Understanding Love & The Hierarchy of Emotions



“My love for you has no condition,” I said to her. “You do not have to do, or be, or say anything in order for me to love you. You do not have to try to be someone you’re not, you can simply be who you are, and know that I will and always will love you, no matter what.”


These probably weren’t the exact words I used, but the general idea is what matters. I said these words (or something very similar) to my wife recently. Anyone who follows my blog regular (which now number in the TWOs!) has been witness to the path that I’ve walked for the last several years. I’ve been very open about using myself as an example and have talked about my successes and my failures, and noted examples drawn from my many teachers along the way. It should also be obvious to anyone who reads my blog that I talk about love a lot.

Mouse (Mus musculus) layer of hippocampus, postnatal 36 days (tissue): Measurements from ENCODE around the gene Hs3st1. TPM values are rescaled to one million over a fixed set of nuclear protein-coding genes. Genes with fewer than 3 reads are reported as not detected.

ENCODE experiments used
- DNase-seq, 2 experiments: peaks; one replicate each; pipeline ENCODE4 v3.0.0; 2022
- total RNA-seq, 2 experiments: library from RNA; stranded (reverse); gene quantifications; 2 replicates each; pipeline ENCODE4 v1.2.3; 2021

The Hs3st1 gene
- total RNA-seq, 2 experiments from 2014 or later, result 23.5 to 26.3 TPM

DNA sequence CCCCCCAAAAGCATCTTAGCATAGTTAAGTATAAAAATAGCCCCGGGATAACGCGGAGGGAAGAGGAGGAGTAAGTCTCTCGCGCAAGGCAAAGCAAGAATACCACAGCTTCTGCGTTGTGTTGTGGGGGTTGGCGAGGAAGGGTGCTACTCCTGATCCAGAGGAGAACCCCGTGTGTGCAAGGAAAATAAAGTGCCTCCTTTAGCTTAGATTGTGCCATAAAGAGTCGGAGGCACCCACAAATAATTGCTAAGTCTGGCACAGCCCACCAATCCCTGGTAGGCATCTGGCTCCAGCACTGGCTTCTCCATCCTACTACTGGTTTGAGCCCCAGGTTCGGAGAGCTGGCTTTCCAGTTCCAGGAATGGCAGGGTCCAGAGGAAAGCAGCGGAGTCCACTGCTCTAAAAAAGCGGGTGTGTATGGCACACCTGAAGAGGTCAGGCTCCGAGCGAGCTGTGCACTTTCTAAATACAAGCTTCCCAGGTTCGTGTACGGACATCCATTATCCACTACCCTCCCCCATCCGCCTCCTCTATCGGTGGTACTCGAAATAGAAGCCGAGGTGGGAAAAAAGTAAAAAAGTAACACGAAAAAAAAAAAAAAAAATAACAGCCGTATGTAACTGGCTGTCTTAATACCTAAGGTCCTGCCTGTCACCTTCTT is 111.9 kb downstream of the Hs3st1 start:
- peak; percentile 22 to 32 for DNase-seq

Like, a lot.


And there should be an obvious reason for that. From a spiritual point of view, love is all there is, and everything is simply a manifestation of that love in varying degrees and forms. Ultimately there really is unity; there is only love or not so much love, just as there’s light and not so much light. There’s no such thing as darkness, for example, that’s just a name we give to the absence of light. You can’t add darkness to a room, you can simply take away light.


Likewise, while fear can be called the opposite of love, it’s really just the absence of it. The absence of love can make us feel weak, powerless, disconnected, and out of control.


TRUE love, divine love, is unlimited, eternal, and free. It has no condition, and has no requirement. What most of us experience isn’t really love, it’s what I call “conditionality.” It’s simply this: